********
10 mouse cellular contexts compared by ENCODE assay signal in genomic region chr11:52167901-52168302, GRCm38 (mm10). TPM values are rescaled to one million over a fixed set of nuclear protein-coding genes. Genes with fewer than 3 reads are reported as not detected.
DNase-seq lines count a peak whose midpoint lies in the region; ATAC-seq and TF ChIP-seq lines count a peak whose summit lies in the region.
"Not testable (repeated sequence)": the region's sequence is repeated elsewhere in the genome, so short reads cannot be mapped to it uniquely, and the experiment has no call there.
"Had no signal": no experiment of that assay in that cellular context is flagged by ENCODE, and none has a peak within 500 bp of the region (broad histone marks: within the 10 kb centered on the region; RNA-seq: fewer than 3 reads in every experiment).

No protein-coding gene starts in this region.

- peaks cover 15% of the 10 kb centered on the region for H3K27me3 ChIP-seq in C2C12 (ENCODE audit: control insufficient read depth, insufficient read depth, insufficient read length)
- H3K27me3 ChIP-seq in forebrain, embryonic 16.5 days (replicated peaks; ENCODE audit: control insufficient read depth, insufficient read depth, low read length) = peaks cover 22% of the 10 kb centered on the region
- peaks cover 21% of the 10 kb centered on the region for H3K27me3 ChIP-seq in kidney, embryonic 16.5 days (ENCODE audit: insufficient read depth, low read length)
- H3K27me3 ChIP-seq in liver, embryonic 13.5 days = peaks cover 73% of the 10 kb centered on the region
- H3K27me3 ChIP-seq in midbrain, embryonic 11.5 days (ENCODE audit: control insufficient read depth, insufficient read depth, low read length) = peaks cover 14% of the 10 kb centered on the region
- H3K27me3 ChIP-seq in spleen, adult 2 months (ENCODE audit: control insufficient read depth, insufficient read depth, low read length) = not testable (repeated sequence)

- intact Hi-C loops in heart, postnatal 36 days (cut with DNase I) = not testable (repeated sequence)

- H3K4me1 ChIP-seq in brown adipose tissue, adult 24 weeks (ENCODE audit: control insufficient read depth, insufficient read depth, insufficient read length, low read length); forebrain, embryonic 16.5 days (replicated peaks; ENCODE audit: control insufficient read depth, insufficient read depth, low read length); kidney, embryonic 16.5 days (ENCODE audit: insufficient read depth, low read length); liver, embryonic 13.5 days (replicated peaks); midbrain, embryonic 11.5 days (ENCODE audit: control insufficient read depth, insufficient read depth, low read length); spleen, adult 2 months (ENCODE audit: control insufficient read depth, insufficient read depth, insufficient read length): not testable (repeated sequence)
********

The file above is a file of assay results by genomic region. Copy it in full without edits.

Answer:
10 mouse cellular contexts compared by ENCODE assay signal in genomic region chr11:52167901-52168302, GRCm38 (mm10). TPM values are rescaled to one million over a fixed set of nuclear protein-coding genes. Genes with fewer than 3 reads are reported as not detected.
DNase-seq lines count a peak whose midpoint lies in the region; ATAC-seq and TF ChIP-seq lines count a peak whose summit lies in the region.
"Not testable (repeated sequence)": the region's sequence is repeated elsewhere in the genome, so short reads cannot be mapped to it uniquely, and the experiment has no call there.
"Had no signal": no experiment of that assay in that cellular context is flagged by ENCODE, and none has a peak within 500 bp of the region (broad histone marks: within the 10 kb centered on the region; RNA-seq: fewer than 3 reads in every experiment).

No protein-coding gene starts in this region.

- peaks cover 15% of the 10 kb centered on the region for H3K27me3 ChIP-seq in C2C12 (ENCODE audit: control insufficient read depth, insufficient read depth, insufficient read length)
- H3K27me3 ChIP-seq in forebrain, embryonic 16.5 days (replicated peaks; ENCODE audit: control insufficient read depth, insufficient read depth, low read length) = peaks cover 22% of the 10 kb centered on the region
- peaks cover 21% of the 10 kb centered on the region for H3K27me3 ChIP-seq in kidney, embryonic 16.5 days (ENCODE audit: insufficient read depth, low read length)
- H3K27me3 ChIP-seq in liver, embryonic 13.5 days = peaks cover 73% of the 10 kb centered on the region
- H3K27me3 ChIP-seq in midbrain, embryonic 11.5 days (ENCODE audit: control insufficient read depth, insufficient read depth, low read length) = peaks cover 14% of the 10 kb centered on the region
- H3K27me3 ChIP-seq in spleen, adult 2 months (ENCODE audit: control insufficient read depth, insufficient read depth, low read length) = not testable (repeated sequence)

- intact Hi-C loops in heart, postnatal 36 days (cut with DNase I) = not testable (repeated sequence)

- H3K4me1 ChIP-seq in brown adipose tissue, adult 24 weeks (ENCODE audit: control insufficient read depth, insufficient read depth, insufficient read length, low read length); forebrain, embryonic 16.5 days (replicated peaks; ENCODE audit: control insufficient read depth, insufficient read depth, low read length); kidney, embryonic 16.5 days (ENCODE audit: insufficient read depth, low read length); liver, embryonic 13.5 days (replicated peaks); midbrain, embryonic 11.5 days (ENCODE audit: control insufficient read depth, insufficient read depth, low read length); spleen, adult 2 months (ENCODE audit: control insufficient read depth, insufficient read depth, insufficient read length): not testable (repeated sequence)